USA v. Jose Castillo
UNPUBLISHED OPINION FILED. [12-10905 Affirmed ] Judge: JLW , Judge: PRO , Judge: CH Mandate pull date is 08/12/2013 for Appellant Jose Castillo [12-10905]
Date Filed: 07/22/2013
IN THE UNITED STATES COURT OF APPEALS
United States Court of Appeals
FOR THE FIFTH CIRCUIT
July 22, 2013
Lyle W. Cayce
UNITED STATES OF AMERICA,
Appeal from the United States District Court
for the Northern District of Texas
USDC No. 4:12-CR-45-3
Before WIENER, OWEN, and HAYNES, Circuit Judges.
Defendant-Appellant Jose Castillo was found guilty by a jury of one count
of distribution and possession of methamphetamine with intent to distribute
on or about January 26, 2012 (the January 26 transaction). The district court
sentenced him to 264 months in prison, and he now appeals. Finding no error,
Pursuant to 5TH CIR . R. 47.5, the court has determined that this opinion should not be
published and is not precedent except under the limited circumstances set forth in 5TH CIR .
Date Filed: 07/22/2013
Castillo first contends that the district court erred by giving the jury a
deliberate-ignorance instruction. We review for an abuse of discretion. See
United States v. Hernandez, 92 F.3d 309, 311 (5th Cir. 1996). A deliberateignorance instruction is proper if the defendant alleges a lack of guilty
knowledge and the trial evidence supports a reasonable inference of deliberate
ignorance. United States v. Scott, 159 F.3d 916, 922 (5th Cir. 1998).
Specifically, the evidence must raise the inference that: (1) the defendant was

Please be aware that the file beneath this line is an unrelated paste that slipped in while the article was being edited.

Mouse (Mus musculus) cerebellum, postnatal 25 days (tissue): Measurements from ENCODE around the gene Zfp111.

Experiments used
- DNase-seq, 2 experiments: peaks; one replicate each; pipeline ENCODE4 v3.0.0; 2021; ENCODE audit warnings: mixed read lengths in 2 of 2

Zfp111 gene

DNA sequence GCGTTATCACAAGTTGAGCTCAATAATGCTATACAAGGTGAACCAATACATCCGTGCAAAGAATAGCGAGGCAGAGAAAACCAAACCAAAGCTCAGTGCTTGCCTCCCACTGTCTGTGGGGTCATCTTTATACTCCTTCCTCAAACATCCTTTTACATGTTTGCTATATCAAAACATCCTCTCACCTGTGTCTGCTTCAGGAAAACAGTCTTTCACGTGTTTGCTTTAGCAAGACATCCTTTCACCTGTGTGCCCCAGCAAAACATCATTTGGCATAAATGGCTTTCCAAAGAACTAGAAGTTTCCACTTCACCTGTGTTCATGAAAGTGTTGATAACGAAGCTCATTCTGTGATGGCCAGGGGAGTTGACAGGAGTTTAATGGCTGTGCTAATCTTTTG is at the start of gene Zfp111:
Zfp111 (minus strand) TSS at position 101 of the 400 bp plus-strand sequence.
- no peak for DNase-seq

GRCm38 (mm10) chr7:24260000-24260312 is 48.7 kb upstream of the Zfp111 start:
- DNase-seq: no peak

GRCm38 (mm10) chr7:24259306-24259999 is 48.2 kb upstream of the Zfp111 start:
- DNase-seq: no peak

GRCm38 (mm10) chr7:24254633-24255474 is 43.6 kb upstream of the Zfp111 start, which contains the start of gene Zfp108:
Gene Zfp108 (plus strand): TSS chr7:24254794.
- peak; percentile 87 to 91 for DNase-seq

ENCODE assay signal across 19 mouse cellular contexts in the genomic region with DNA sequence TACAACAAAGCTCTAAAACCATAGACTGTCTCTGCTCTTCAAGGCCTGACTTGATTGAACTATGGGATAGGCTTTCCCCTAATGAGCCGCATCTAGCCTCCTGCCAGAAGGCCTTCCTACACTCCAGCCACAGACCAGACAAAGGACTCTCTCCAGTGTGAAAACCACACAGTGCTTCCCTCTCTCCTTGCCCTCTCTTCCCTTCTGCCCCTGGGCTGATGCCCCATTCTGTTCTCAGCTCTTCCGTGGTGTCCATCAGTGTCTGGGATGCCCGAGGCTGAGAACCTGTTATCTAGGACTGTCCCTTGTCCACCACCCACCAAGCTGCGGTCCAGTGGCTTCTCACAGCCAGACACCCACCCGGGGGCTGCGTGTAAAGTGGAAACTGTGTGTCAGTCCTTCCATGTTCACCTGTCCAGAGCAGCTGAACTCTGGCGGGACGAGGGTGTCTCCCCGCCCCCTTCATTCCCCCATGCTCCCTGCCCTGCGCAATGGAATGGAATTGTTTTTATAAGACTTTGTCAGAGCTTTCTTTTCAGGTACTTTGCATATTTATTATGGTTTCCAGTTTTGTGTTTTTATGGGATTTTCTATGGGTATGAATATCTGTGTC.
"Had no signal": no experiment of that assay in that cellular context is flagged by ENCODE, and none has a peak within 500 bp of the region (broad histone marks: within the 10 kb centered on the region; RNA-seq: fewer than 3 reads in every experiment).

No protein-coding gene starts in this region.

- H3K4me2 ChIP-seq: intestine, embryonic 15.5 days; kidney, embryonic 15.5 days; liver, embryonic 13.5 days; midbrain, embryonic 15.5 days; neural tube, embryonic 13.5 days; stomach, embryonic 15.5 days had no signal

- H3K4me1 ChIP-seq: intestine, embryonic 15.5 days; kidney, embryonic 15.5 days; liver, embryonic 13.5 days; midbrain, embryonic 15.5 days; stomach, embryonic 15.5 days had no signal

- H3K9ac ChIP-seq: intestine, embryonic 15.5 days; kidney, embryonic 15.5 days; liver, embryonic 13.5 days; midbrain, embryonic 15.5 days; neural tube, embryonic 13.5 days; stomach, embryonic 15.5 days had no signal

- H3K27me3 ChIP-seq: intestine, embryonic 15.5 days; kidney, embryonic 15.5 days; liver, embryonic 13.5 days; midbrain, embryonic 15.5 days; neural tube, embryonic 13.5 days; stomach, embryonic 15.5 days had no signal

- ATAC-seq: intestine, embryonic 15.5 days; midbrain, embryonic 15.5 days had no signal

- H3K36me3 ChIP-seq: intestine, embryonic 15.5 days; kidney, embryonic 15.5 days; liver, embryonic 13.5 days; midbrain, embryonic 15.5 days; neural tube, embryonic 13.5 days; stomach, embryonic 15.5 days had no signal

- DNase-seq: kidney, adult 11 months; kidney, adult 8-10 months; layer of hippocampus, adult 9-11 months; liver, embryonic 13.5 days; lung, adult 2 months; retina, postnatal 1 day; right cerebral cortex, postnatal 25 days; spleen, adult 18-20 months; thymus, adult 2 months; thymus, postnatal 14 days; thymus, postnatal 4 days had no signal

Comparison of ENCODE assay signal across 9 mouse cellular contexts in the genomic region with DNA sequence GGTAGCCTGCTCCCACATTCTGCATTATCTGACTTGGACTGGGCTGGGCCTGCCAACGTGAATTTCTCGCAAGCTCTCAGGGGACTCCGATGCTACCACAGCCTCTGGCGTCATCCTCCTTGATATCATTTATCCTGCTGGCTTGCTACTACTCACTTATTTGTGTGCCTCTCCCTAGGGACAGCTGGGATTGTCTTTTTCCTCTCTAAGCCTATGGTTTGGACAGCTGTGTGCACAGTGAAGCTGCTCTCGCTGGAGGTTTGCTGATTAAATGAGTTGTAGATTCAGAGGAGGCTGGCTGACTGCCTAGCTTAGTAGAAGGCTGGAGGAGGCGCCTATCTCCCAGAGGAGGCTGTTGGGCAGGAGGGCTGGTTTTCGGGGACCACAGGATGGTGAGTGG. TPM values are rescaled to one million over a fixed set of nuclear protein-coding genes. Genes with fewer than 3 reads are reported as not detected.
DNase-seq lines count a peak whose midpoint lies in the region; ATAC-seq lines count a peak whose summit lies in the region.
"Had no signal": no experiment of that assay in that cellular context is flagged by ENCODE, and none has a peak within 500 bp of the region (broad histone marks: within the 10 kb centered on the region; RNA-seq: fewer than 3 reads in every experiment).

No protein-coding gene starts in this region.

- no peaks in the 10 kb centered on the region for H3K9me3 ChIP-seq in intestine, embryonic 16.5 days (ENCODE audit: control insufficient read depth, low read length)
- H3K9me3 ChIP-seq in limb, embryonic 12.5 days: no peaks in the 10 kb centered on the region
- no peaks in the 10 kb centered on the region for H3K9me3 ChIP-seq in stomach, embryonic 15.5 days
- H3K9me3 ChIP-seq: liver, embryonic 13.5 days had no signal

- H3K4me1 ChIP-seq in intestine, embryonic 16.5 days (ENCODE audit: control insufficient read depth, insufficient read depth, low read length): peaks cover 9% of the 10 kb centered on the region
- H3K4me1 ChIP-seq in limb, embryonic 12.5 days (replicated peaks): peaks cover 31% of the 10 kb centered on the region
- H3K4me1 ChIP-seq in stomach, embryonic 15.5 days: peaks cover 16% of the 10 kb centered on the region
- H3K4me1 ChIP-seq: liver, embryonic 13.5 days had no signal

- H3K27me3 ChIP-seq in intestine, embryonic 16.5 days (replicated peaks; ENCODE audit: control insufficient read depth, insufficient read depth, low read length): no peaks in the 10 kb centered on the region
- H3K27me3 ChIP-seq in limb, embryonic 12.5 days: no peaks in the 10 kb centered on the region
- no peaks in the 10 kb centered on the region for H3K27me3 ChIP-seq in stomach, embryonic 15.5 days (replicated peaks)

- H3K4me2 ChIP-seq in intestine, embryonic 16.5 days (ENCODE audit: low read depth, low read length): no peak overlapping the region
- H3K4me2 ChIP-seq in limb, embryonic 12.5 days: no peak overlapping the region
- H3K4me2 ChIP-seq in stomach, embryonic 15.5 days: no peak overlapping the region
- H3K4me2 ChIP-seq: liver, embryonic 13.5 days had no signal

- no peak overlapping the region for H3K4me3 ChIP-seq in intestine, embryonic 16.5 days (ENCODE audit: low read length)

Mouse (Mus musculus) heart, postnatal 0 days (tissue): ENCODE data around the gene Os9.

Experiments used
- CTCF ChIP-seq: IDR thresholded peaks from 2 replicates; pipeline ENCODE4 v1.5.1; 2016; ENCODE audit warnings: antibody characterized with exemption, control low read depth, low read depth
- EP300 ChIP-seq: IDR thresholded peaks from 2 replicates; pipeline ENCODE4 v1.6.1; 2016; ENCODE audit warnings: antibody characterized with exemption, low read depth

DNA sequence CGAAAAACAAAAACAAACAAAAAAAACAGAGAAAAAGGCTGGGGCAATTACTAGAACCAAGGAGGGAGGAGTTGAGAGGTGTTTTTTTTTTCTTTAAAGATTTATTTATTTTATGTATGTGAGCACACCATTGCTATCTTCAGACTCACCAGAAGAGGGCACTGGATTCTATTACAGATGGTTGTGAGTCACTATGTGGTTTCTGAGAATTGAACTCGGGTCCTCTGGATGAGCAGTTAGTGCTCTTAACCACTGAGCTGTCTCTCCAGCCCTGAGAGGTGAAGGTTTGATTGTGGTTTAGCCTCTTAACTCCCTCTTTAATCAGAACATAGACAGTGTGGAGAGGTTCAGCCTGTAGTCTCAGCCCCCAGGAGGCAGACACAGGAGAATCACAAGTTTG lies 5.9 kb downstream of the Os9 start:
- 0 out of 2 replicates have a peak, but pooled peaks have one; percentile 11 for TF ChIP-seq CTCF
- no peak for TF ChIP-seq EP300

subjectively aware of a high probability of illegal conduct and “(2) the defendant
purposely contrived to avoid learning of the illegal conduct.” Id.
Castillo concedes that he alleged a lack of guilty knowledge.
evidence showed that on January 20, Castillo was stopped while driving a black
Chevrolet Avalanche. Castillo acted nervously and touched the visor as the
The officer found plastic bags of methamphetamine
wrapped in paper above the visor. Then, on January 26, Castillo delivered a
foil-wrapped package of methamphetamine to an undercover officer in a
parking lot at Montelongo’s request. He did not hand the package to the officer
or even touch it; he merely said, “[T]here it is,” and pointed to the package on
the passenger seat. He then drove away in a manner suggesting that he was
trying to see if he was being followed.
Next, on February 6, he sold
methamphetamine at Montelongo’s request to a customer at Montelongo’s
house. These facts amply support an inference that Castillo was subjectively
aware of a high probability that the January 26 delivery involved
methamphetamine. United States v. Soto-Silva, 129 F.3d 340, 345 (5th Cir.
In addition, the “circumstances of [Castillo’s] involvement in the
criminal offense [were] so overwhelmingly suspicious that [his] failure to
question the suspicious circumstances” supports an inference that he contrived
Date Filed: 07/22/2013
to avoid guilty knowledge. United States v. Lara-Velasquez, 919 F.2d 946, 953
(5th Cir. 1990). There was no abuse of discretion.
Castillo challenges the sufficiency of the evidence that, as to the January
26 transaction, he had knowledge of the methamphetamine, an element of both
possession with intent to distribute and distribution. United States v. Gourley,
168 F.3d 165, 169 (5th Cir. 1999); United States v. Sotelo, 97 F.3d 782, 789 (5th